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Beijing Review Exclusive
Special> 11th NPC & CPPCC 2008> Beijing Review Exclusive
UPDATED: March 24, 2008 NO.13 MAR.27, 2008)
Arena for Change
Many of China's policy-makings originate from the country's top advisory body

When Chinese top political advisor Jia Qinglin delivered a summary report to the 11th National Committee of the Chinese People's Political Consultative Conference (CPPCC) on March 3, he described the five-year tenure of the 10th CPPCC National Committee as a tremendous period.

Founded in 1949, the CPPCC is a key mechanism for multi-party cooperation and political consultation under the leadership of the Communist Party of China (CPC).

During the past five years, the National Committee of the CPPCC handled over 23,000 proposals, compiled more than 100 reports on inspection tours, submitted over 270 survey and research reports, organized 4,000 session speeches and provided in excess of 6,600 reports on social conditions and popular sentiment. Among them, suggestions about promoting the development of the western region, rejuvenating northeast China and other old industrial bases, and boosting the development of the central region resulted in the perfection of an overall strategy for the nation's regional development.

One major national strategy that came from CPPCC proposals was to develop and open up the Binhai New Area, a development zone in the port city of Tianjin, 120 km southeast of Beijing, which won Central Government approval in 2006.

In a statement from the State Council, the 2,300-square-km area was officially designated an experimental zone for comprehensive reform, with short-term emphasis on financial and allied services. A series of experimental schemes will be launched in Binhai including financial initiatives, land administration methods, a bonded area and preferential tax policies.

The CPPCC made suggestions on promoting economic development on the west coast of the Taiwan Straits in Fujian Province and developing the bonded area in Dayao Bay Port, a major container port in north China. These proposals also played an important role in the incorporation of these areas into the national development plan.

Fujian Provincial Government signed an agreement on establishing an economic zone on the west coast of the Taiwan Straits with the Agricultural Bank of China in March 2005, according to which the bank would provide credit of 80 billion yuan ($11.3 billion) to Fujian for the establishment of the economic zone.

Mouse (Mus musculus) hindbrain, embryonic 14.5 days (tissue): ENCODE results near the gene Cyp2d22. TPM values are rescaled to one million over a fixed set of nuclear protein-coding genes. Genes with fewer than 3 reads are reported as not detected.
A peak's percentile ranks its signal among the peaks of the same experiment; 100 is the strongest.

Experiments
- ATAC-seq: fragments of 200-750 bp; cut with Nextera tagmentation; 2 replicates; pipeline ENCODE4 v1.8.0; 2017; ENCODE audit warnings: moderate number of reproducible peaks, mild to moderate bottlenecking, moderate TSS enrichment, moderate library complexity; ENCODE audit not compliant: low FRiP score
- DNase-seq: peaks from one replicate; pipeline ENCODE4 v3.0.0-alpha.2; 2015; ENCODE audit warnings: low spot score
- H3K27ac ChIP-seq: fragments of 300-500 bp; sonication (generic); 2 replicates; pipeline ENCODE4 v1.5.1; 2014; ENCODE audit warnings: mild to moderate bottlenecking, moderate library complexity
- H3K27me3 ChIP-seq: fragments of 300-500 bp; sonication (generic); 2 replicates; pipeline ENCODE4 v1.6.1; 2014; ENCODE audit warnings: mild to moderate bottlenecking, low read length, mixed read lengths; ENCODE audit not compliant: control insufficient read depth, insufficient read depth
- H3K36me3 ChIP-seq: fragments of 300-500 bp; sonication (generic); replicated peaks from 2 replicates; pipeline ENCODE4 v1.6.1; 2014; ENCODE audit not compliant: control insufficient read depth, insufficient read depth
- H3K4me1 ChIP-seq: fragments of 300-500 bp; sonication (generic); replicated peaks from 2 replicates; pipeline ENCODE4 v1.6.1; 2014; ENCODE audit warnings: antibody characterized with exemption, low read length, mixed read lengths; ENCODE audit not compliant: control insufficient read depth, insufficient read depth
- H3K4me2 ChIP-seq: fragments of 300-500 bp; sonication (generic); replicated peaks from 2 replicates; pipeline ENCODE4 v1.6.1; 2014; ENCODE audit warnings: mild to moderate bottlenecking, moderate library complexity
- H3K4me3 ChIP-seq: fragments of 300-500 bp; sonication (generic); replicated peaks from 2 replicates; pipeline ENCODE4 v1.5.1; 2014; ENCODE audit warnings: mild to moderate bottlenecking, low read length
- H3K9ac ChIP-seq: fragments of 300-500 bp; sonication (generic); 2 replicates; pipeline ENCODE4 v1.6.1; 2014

The CPPCC's special topic studies and consultations regarding development of the Guangxi Beibu Bay Economic Zone were important to the economic development of the country's coastal areas.

The government of Guangxi Zhuang Autonomous Region announced in February that the State Council had approved the Guangxi Beibu Bay Economic Zone Development Plan. According to the plan, the economic zone, with a population of 12.4 million, will cover 42,500 square km of land and stretch along 1,595 km of coastline. The economic zone will be built into a regional trade center that promotes business links between China and the Association of Southeast Asian Nations.

Suggestions by CPPCC members that have become government policies or decisions include protecting and supporting kunqu opera, protecting cultural relics in the South-to-North Water Diversion Project and protecting the Beijing-Hangzhou Grand Canal.

In May 2004, the government launched a program to save, protect and support kunqu opera. Under the program, the government will establish three to four kunqu protection centers, create 10 new kunqu scripts and rescue 15 classic scripts and 200 traditional scripts from 2005 to 2009.

The Ministry of Culture has also required each of the seven professional kunqu theaters to give 20 free public performances at colleges annually. The central and local governments will cover the cost of the college performances.

During the annual session of the CPPCC in 2006, 58 CPPCC members submitted a proposal requiring the 1,400-year-old Beijing-Hangzhou Grand Canal to apply for inclusion on the United Nations Educational, Scientific and Cultural Organization's World Heritage List.

Chen Kuiyuan, Vice Chairman of the 11th National Committee of the CPPCC and President of the Chinese Academy of Social Sciences, was one of the officials calling for improved protection of the oldest and longest manmade waterway in the world.

Chen headed an inspection group composed of members of the National Committee of the CPPCC and experts along the Grand Canal from Beijing to Hangzhou to assess its condition, in May 2006. The canal is under threat from urban expansion, industrial pollution and is drying up in some sections.

The Chinese Government plans to invest 50 million yuan ($7 million) to protect cultural relics along the routes of the gigantic South-to-North Water Diversion Project, the office in charge of the project announced in November 2005.

This decision is partly thanks to a proposal jointly signed by over 40 CPPCC members and spearheaded by Shan Jixiang, head of the State Administration of Cultural Heritage, in 2004. The proposal emphasized that the government branch in charge of the project should learn from cultural relics protection work carried out during the building of the Three Gorges Project and allow professional archeologists to participate in early stages of field construction.

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